Proverbs 17:15
Acquitting the guilty and condemning the righteous--both are detestable to the LORD.
Just EstimatesProverbs 17:15
Our Estimate of Other MenH. Alford, B. D.Proverbs 17:15
Fatherhood and SonshipW. Clarkson Proverbs 17:6, 21, 25
Dark Phases of Human CharacterE. Johnson Proverbs 17:10-15

Experience shows us that -

I. STRIFE IS A GROWTH. It is as when one letteth out water; first it is the trickling of a few drops, then a tiny rill, then a stream, etc. So with strife; first it is a disturbing thought; then it becomes a warm or a hot feeling; then it utters itself in a strong, provoking word which leads to an energetic resentment and response; then it swells into a decided, antagonistic action; then it grows into a course of opposition, and becomes a feud, a contention, a war.


1. It is the source of untold and incalculable misery to many hearts.

2. It betrays several souls into feelings and into actions which are distinctly wrong and sinful.

3. It presents a moral spectacle which is grievous in the sight of Christ, the Lord of love.

4. It rends in twain that which should be united in one strong and happy circle - the home, the family connection, the Church, the society, the nation.

5. It arrests the progress which would otherwise be made in wisdom and in worth; for it causes numbers of men to expend on bitter controversy and contention the energy and ingenuity they would otherwise expend on rendering service and doing good.

III. OUR DUTY, OUR WISDOM, IS TO ARREST IT AT ITS BEGINNING. You cannot extinguish the conflagration, but you can stamp out the spark; you cannot stop the flow of the river, but you can dam the rill with the palm of your hand. You cannot heal a great schism, but you can appease a personal dispute; or, what is better, you can recall the offensive word you have yourself spoken; or, what is better still, you can repress the rising thought, you can call in to your aid other thoughts which calm and soothe the soul; you can remember him who "bore such contradiction of sinners against himself," who "as a sheep before her shearers is dumb, so he opened not his mouth," and you can maintain a magnanimous silence. When this is no longer possible, because the first inciting word has been uttered and resented, then let there be an earnest and determined effort to quell all heat in your own heart, and to pacify the one whose anger has been aroused. "Blessed are the peacemakers," etc. (see also Matthew 5:25; Romans 12:18). - C.

He that justifieth the wicked, and he that condemneth the just, even they both are abomination to the Lord.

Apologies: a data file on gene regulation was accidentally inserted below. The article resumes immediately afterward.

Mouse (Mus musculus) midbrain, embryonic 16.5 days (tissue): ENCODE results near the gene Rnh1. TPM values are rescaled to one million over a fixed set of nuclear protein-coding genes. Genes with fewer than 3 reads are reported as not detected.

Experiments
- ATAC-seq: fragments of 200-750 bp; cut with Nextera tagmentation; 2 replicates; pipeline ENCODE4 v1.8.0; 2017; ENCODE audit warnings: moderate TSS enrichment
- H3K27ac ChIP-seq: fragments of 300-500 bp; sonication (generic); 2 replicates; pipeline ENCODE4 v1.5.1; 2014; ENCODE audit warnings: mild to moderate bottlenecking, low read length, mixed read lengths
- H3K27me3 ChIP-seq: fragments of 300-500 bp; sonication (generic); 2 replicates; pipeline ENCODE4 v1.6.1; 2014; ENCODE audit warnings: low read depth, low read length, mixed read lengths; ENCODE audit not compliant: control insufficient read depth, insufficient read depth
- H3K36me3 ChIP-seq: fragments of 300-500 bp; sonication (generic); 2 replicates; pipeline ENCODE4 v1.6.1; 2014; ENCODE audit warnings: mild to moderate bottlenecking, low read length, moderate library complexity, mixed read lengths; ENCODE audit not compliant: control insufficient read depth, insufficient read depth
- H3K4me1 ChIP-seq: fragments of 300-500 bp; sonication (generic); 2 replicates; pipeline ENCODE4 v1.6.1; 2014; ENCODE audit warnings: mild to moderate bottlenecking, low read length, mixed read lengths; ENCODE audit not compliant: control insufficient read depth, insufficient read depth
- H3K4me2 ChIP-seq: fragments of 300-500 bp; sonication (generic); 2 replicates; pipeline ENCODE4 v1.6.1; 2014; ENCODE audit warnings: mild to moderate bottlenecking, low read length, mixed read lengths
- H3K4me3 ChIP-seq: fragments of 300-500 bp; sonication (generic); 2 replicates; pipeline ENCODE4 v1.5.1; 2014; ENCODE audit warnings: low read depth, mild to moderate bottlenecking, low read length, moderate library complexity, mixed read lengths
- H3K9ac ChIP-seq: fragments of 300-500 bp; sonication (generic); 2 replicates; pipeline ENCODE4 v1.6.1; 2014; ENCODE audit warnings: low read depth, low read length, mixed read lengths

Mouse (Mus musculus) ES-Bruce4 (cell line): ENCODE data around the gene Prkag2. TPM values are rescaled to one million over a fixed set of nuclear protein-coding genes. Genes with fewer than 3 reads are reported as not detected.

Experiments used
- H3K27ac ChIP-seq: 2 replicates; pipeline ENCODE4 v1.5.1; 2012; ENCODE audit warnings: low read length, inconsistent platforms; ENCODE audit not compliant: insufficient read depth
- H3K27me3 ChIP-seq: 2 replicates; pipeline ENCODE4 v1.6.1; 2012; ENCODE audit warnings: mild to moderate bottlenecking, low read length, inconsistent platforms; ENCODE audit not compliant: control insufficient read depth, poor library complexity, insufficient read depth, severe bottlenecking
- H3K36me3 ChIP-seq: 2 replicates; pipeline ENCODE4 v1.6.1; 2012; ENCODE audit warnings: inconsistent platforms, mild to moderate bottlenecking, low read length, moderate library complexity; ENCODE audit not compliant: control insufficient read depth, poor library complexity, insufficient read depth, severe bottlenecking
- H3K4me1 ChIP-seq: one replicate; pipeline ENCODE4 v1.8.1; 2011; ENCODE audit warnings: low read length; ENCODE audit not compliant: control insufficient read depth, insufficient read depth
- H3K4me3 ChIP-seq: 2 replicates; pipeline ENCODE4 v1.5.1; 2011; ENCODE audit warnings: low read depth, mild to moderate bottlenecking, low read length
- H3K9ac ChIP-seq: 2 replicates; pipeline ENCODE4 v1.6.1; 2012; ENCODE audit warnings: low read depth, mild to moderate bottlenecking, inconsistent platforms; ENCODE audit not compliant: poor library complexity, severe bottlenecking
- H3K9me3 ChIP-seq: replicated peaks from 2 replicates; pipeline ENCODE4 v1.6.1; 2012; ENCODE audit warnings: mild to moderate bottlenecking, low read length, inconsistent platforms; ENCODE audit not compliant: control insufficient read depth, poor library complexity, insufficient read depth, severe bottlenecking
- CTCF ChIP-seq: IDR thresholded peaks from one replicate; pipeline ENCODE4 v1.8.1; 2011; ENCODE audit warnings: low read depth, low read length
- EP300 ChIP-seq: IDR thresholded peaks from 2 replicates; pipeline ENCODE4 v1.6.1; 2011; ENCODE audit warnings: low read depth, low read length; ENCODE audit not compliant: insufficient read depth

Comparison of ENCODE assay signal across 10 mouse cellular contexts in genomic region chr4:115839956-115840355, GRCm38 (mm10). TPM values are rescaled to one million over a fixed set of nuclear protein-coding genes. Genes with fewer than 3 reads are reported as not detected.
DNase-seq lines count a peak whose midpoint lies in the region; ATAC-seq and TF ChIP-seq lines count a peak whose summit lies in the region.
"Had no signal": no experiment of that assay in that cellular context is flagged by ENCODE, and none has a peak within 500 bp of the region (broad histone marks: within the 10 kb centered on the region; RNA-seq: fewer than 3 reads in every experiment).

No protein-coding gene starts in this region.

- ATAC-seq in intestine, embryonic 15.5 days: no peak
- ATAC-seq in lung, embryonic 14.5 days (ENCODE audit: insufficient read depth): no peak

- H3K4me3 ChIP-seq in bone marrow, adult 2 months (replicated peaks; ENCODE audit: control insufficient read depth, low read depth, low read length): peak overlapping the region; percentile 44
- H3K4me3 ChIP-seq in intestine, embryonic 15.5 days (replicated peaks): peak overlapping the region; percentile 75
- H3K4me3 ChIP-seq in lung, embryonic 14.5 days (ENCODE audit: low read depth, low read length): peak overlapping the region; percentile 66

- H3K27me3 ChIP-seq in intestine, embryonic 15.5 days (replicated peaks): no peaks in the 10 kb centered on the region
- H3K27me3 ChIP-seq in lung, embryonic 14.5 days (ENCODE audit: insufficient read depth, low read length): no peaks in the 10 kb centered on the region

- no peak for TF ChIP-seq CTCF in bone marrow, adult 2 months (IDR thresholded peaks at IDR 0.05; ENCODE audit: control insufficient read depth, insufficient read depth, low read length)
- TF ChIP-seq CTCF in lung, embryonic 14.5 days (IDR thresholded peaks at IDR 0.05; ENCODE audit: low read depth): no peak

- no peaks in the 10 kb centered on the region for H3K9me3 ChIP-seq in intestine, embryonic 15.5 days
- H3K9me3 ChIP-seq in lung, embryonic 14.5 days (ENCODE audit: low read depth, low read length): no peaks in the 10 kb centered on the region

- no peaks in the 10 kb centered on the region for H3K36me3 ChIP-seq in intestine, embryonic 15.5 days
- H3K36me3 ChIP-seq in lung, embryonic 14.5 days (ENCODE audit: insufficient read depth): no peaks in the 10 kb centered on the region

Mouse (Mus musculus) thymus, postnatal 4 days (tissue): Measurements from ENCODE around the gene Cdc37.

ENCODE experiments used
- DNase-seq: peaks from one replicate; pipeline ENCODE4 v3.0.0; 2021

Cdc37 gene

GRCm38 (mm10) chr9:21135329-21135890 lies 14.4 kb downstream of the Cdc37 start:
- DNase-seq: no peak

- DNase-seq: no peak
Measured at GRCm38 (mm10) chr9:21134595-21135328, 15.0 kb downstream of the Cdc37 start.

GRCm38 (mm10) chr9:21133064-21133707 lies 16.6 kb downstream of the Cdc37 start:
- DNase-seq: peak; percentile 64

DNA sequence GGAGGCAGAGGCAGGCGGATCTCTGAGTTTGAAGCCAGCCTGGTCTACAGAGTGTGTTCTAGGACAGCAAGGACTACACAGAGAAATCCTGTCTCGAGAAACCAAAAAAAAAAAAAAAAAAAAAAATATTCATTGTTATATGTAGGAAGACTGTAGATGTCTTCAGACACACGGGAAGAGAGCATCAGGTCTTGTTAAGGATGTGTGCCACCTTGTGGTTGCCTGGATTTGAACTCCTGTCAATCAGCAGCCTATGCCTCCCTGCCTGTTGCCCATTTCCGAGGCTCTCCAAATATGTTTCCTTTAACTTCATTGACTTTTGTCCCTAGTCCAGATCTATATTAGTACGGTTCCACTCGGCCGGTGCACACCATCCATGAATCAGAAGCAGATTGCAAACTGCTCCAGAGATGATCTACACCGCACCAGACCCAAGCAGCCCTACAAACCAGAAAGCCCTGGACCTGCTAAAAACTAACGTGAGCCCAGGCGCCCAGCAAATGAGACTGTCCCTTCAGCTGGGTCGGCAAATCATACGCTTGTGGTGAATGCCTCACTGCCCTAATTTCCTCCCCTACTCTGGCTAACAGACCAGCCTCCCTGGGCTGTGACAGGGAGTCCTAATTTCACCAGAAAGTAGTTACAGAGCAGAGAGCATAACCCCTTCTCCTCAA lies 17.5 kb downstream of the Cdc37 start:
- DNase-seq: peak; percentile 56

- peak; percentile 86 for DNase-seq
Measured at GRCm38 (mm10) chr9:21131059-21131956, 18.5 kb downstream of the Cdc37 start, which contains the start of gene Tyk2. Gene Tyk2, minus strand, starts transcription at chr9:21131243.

We may regard such an estimate from three points of view: in its effect on those thus estimated, on society in general, and on ourselves. Did we ever question with ourselves, "On what is my estimate of others usually founded"? If we did we should surely be dissatisfied with our present practice. It would be unnatural and absurd to pretend that no influence should be exerted over our estimate of men by the organs of public opinion; equally unreasonable to decry them as perfectly unreliable in the matter. But there may be very much untruthfulness, short of what is utter and absolute; very much which is utter and absolute, and yet escapes detection. What is the duty of Christians with regard to the blame and praise of others? Insist first on the general duty of conscientiousness in forming all our estimates of other men. It should be our aim as Christians, not obsequiously to follow public opinion, but to act for ourselves and for God. There is a timidity, even amounting to cowardice, among us in forming and expressing our opinion of other men. The body of Christian men among us seems to have abjured the duty of conscientiousness; and this abjuration is one of the most fearful symptoms of our times. The duty of estimating others as in the sight of God is not by any means a light one, but a most solemn one. Unholy and unprincipled life, wherever found, ought to be protested against by the servants of God. There is a sad tendency among us to overlook those faults which fall in with the practice of the day, which consist in the neglect of unwelcome duties, or the committal of lightly-esteemed sins. The second person who is said to be an abomination to the Lord is "he that condemneth the just." We are always more prone to condemn than to justify. It is an abuse of our instinct of self-preservation to be ever ready with our hostility to other men. The general propensity to depress others renders it very easy, in any case, to condemn. Point out a few ways by which we may guard ourselves against this tendency to condemn the just. The first caution is this — look ever at the life which is palpable rather than at the motive or the creed, which are usually mere matters of surmise. A second caution is, avoid and refuse to use, and protest against the use of, all party names. Another caution is this — form your opinions of others, not at the prompting of the world, but as under the eye of God. For all our most secret judgments of men and things we are accountable to Him.

(H. Alford, B. D.)

It was a saying of Solon, the Athenian lawgiver, that a republic walks upon two feet; one being just punishment for the unworthy, the other due reward for the worthy. If it fail in either of these, it necessarily goes lame. How if it fail in both?

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